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Jimmy on Learning

Idea of the Day #3

Evergreen Companies

Thoughts on 100 year companies after a talk by Dave Whorton

Evergreen pine trees shrouded in mist.
Image by My pictures are CC0. When doing composings: from Pixabay

Today I had the chance to hear Dave Whorton, founder of the Tugboat Institute, about Evergreen companies. Evergreen companies ascribe to the 7Ps, which are described as follows on their website.

The first three Ps — Purpose, Perseverance, and People First — define the character of the leaders and team. The last four Ps — Private, Profit, Paced Growth, and Pragmatic Innovation — reflect the long-term strategy tenets of an Evergreen business.

What I found most fascinating about Evergreen companies is their embrace of compounding growth and their rejection of the Venture Capital world. The theory goes that by growing slowly, but more sustainably, you not only increase your chances of success (9 of every 10 VC backed companies fail), you increase the enjoyment for yourself, your employees, and your community.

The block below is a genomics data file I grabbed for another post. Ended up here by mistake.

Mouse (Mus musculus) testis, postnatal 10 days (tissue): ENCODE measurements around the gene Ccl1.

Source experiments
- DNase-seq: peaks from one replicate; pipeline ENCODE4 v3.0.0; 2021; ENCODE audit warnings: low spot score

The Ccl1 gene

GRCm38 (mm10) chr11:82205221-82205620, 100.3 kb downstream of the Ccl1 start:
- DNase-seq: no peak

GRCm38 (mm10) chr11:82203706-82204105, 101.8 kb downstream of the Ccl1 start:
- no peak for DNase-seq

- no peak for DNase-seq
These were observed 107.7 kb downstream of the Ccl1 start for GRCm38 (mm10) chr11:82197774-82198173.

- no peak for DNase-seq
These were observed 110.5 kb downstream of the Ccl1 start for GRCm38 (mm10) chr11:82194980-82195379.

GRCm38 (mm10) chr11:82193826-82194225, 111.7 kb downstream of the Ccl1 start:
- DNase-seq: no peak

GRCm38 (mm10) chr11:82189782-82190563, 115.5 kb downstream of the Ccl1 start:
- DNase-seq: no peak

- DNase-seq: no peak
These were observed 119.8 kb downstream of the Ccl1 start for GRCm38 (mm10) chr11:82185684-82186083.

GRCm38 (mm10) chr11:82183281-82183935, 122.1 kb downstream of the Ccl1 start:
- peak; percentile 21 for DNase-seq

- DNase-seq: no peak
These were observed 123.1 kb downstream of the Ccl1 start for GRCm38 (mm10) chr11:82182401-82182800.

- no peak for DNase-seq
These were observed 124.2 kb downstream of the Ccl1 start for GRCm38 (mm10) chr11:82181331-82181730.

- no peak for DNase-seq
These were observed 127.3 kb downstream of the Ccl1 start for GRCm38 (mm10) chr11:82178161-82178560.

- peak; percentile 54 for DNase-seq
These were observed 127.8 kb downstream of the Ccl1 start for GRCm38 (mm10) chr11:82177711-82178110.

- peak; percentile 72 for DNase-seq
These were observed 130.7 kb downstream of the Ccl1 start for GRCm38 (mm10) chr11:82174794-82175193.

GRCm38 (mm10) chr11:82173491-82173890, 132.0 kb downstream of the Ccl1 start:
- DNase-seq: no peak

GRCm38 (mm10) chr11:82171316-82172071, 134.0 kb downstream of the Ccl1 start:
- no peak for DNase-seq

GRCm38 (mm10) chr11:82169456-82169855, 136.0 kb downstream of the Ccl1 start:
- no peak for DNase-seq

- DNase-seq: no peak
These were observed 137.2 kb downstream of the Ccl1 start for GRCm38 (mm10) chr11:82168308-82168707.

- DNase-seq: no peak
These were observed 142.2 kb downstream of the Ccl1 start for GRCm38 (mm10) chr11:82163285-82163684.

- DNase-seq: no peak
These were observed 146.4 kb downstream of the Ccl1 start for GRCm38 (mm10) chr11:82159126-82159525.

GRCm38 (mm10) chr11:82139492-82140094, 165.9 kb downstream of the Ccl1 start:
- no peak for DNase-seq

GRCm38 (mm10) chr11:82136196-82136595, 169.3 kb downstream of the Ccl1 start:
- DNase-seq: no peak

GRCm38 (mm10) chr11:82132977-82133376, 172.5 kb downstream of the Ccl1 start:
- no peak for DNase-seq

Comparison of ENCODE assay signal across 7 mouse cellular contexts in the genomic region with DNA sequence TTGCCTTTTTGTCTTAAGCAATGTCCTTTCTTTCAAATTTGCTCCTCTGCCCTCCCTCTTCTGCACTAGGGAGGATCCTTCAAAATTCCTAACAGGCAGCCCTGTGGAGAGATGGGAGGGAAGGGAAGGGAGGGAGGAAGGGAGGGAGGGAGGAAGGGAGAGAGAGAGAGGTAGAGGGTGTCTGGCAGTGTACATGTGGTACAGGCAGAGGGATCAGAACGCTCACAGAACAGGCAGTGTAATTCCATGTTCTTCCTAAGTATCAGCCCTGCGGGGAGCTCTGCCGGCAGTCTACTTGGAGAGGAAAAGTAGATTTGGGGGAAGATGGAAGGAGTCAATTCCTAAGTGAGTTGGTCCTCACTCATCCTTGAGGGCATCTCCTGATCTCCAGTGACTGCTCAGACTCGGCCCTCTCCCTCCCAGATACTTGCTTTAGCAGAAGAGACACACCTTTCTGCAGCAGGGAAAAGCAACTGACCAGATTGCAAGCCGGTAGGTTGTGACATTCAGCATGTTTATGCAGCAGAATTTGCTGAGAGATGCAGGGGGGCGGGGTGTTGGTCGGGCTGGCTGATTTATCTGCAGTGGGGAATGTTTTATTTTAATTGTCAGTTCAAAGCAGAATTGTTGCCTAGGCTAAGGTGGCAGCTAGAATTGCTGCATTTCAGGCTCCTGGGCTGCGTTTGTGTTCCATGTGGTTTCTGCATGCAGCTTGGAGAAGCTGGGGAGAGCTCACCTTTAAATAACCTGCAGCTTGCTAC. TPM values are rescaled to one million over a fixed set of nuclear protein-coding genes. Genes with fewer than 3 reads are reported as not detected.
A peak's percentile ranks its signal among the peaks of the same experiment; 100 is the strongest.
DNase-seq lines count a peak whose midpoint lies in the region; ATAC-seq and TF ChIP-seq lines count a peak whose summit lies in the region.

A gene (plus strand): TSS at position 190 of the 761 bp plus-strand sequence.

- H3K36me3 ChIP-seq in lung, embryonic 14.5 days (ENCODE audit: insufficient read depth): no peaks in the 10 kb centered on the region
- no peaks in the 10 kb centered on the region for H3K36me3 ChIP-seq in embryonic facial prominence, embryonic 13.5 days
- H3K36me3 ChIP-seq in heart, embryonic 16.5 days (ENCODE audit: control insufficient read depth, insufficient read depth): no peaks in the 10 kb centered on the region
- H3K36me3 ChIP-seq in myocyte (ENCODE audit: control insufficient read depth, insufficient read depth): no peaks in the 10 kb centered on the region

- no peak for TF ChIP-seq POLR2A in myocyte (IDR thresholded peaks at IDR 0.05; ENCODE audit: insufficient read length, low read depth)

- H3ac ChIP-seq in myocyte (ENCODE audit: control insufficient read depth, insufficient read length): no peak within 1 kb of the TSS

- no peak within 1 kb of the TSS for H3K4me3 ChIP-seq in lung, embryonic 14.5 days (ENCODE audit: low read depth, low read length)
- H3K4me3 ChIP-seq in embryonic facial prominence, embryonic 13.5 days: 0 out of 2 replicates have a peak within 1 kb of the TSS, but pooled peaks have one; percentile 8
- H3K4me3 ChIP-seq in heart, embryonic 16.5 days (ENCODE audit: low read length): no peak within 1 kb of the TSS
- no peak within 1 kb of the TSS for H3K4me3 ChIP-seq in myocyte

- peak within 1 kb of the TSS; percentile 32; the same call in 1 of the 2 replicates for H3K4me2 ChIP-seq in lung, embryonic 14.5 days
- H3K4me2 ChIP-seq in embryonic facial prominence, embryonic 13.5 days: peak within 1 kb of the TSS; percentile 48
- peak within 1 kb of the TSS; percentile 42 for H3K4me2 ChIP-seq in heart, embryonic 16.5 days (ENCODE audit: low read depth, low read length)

Further, in an interesting twist, Dave pointed out that by growing more slowly and refusing to fund via raising capital, Evergreen Companies are more agile and less beholden to outside interests. The second point is more clear. If you take VC money, you are beholden to VC interests, which rarely coincide with your timeline, your customers, and your employees. The first point, is more opaque. In a subtle move, Dave pointed out that two facets of Evergreens lend themselves to greater agility. First, you aren’t beholden to other people. You can change your mind rapidly, without negotiation. Second, you are constrained by funds. This second facet means exploits the well known fact that (reasonable) constraints breed creativity.

So, the theory goes that by operating via a defined purpose which puts people first, staying private, quickly becoming profitable, and growing slowly, you can avoid being tied down and boost your companies creativity (and likely it’s morale). There is one caveat I found fascinating. If your company is already venture backed, there is very little chance of going back now. The reason? Most VC firms look for at least a 5–10X return. The only way out of their clutches is to buy back your shares at a 5–10X rate, which is hard unless you happen to have great personal wealth (or a generous VC).

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Jimmy Cerone

Jimmy Cerone

I dig up the interesting stuff so you don’t have to